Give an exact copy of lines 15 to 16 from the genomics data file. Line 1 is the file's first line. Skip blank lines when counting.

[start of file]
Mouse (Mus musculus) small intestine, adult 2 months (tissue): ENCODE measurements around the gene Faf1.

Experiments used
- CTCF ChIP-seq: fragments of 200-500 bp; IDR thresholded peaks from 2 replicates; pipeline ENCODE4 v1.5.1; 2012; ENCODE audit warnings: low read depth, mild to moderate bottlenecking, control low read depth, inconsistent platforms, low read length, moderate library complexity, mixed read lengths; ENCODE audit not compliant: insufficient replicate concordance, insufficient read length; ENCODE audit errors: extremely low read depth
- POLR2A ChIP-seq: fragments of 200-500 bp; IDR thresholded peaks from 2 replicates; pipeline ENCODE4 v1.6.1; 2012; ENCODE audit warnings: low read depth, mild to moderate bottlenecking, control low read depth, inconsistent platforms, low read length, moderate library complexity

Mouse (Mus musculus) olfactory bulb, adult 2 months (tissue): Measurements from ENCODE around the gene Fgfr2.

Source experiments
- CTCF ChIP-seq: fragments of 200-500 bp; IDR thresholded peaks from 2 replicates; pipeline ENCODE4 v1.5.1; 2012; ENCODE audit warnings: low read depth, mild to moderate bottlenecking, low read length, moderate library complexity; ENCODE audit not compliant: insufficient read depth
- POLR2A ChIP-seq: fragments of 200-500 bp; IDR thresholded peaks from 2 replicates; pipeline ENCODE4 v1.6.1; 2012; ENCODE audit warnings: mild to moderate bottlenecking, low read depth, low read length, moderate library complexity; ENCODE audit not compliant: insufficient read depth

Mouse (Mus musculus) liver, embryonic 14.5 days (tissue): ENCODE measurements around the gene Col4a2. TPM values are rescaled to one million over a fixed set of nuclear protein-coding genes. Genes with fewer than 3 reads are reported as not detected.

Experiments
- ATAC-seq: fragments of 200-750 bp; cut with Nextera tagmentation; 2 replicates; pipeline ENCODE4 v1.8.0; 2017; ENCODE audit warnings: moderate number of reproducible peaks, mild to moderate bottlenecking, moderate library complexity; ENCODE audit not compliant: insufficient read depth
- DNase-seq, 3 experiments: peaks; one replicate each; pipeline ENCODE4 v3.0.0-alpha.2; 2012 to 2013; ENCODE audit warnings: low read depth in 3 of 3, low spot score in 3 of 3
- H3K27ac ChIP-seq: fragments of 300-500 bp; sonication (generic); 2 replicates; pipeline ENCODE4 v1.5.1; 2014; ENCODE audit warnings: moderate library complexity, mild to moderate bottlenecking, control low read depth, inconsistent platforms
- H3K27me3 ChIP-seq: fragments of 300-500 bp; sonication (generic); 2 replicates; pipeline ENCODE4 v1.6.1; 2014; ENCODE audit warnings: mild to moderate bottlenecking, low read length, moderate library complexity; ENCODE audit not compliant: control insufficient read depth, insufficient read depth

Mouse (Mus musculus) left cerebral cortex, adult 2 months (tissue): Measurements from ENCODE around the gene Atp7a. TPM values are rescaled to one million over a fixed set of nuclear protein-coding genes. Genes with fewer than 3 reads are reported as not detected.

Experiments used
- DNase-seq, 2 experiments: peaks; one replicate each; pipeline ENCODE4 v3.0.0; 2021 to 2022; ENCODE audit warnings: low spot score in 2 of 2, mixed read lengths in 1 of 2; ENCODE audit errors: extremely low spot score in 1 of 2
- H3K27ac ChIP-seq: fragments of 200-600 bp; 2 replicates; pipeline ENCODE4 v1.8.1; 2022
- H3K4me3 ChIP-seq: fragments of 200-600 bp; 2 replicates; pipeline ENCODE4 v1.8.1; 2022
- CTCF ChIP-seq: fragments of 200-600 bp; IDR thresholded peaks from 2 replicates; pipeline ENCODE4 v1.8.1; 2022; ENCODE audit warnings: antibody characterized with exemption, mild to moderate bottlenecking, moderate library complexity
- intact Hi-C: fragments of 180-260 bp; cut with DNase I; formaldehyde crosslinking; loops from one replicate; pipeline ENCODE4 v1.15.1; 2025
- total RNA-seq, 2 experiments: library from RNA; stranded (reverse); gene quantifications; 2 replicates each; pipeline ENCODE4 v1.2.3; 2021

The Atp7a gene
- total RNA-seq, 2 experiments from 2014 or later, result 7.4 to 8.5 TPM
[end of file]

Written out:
Mouse (Mus musculus) left cerebral cortex, adult 2 months (tissue): Measurements from ENCODE around the gene Atp7a. TPM values are rescaled to one million over a fixed set of nuclear protein-coding genes. Genes with fewer than 3 reads are reported as not detected.

Experiments used